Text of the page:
ENS, salle Langevin, 29 rue d'Ulm, 75005 Paris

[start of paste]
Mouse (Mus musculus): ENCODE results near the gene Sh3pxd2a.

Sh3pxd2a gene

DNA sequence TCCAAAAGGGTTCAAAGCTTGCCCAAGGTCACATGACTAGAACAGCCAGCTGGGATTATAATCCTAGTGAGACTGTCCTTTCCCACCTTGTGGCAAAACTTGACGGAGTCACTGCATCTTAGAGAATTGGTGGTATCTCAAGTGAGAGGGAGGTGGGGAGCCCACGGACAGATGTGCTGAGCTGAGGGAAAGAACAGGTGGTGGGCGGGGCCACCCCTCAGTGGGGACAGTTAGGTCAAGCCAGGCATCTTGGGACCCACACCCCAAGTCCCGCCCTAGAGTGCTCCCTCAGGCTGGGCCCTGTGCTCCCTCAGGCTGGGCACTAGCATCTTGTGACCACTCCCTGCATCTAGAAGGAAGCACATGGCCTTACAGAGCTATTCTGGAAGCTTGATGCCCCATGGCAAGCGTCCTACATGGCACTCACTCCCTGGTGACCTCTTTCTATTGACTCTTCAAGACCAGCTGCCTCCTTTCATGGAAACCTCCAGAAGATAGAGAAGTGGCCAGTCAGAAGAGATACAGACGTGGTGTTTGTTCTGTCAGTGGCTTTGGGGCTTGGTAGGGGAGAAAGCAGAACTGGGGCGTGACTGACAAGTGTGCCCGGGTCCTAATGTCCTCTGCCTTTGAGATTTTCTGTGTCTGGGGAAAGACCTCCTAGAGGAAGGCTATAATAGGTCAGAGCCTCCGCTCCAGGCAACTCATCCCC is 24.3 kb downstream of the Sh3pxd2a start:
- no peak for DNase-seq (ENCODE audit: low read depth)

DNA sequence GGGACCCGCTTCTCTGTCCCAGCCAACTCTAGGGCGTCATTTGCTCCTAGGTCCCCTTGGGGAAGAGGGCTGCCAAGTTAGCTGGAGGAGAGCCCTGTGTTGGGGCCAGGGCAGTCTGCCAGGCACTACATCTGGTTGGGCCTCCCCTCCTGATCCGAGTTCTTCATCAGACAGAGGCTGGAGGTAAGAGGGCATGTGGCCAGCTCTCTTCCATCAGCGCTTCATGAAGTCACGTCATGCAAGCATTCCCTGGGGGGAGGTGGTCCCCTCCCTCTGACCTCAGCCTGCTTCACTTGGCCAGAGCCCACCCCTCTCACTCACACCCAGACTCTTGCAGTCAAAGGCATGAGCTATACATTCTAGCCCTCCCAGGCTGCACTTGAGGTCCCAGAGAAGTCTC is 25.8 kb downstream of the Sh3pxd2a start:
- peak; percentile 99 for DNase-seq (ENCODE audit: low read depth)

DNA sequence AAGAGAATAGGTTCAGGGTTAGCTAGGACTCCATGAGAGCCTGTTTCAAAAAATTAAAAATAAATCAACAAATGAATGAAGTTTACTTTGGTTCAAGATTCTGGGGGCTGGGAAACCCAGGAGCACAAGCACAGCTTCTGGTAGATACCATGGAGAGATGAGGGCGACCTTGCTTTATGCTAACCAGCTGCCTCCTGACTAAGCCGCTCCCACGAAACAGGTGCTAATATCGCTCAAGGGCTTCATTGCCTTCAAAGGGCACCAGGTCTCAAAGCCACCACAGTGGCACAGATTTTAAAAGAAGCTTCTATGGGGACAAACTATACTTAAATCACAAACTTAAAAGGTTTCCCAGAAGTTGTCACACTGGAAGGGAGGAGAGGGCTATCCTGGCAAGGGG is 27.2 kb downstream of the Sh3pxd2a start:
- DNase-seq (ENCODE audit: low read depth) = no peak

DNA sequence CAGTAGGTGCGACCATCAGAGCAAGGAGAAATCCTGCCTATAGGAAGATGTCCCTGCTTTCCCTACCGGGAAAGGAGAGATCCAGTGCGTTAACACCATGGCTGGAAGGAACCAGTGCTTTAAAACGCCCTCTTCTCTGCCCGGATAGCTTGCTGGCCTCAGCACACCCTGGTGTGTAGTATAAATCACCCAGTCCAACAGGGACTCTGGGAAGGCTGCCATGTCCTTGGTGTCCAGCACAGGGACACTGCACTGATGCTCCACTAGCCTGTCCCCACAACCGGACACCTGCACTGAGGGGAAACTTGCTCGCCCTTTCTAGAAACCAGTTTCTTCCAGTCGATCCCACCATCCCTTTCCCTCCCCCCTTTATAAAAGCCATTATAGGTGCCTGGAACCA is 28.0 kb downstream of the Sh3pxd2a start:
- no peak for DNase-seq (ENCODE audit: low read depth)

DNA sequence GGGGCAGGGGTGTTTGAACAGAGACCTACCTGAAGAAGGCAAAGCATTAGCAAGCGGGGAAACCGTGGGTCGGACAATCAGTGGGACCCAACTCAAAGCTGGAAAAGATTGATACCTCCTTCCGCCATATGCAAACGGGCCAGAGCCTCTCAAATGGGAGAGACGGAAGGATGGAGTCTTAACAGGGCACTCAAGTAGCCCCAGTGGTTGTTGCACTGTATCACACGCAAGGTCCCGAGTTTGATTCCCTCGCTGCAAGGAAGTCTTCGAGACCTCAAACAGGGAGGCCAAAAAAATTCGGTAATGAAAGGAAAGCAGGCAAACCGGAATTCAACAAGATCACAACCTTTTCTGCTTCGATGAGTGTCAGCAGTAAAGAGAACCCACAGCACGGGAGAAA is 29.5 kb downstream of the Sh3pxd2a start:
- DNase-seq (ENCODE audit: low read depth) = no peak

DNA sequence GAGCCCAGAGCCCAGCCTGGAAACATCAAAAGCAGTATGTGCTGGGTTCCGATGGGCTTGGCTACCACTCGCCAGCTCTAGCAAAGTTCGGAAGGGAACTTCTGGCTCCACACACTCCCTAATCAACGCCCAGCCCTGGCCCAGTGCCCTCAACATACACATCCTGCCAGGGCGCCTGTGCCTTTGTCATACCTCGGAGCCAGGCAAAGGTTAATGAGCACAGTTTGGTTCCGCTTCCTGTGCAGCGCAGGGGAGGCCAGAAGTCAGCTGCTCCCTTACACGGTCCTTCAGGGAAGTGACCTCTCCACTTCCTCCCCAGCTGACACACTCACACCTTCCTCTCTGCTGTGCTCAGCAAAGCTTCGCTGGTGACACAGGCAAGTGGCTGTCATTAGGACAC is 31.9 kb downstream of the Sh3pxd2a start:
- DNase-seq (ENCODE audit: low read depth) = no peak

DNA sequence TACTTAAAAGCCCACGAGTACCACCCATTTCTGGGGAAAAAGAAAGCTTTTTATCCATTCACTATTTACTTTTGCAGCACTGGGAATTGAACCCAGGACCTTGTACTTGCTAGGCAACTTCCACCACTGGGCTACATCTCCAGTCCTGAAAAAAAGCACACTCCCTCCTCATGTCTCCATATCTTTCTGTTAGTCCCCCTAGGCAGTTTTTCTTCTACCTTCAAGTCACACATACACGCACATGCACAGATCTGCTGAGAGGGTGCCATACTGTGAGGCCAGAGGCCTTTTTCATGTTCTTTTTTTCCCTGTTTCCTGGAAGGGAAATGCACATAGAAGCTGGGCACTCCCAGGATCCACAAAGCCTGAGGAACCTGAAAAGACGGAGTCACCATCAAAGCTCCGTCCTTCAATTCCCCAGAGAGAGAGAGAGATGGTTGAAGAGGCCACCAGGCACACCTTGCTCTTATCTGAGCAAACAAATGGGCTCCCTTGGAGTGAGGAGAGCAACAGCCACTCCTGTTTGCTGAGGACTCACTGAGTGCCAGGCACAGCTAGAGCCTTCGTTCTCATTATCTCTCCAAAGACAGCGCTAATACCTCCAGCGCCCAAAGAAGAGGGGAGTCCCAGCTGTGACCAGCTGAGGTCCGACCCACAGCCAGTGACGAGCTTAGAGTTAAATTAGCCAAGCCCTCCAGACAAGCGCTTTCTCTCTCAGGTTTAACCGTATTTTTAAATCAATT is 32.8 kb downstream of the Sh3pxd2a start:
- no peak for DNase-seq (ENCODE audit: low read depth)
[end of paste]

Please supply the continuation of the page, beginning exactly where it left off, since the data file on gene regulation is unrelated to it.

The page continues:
Quantitative models of behavior are a fundamental tool in cognitive science. Typically, models are hand-crafted to implement specific cognitive mechanisms. Such "classic" models are interpretable by design, but may provide poor fit to experimental data. Artificial neural networks (ANNs), on the contrary, can fit arbitrary datasets at the cost of opaque mechanisms. I will present research in the classic tradition that sheds light on the development of learning during childhood and the teen years, and some studies on hierarchical learning and abstraction. I will then touch on limitations of the classic approach and introduce a new hybrid approach that combines the predictive power of ANNs with the interpretability of classic models. We start with classic RL models and replace their components one-by-one with ANNs. We find that hybrid models can provide similar fit to fully-general ANNs, while retaining the interpretability of classic cognitive models: They reveal reward-based learning mechanisms in humans that differ from classic RL in striking ways. They also reveal mechanisms not contained in classic models, including separate reward-blind mechanisms, and the specific memory contents relevant to reward-based and reward-blind mechanisms.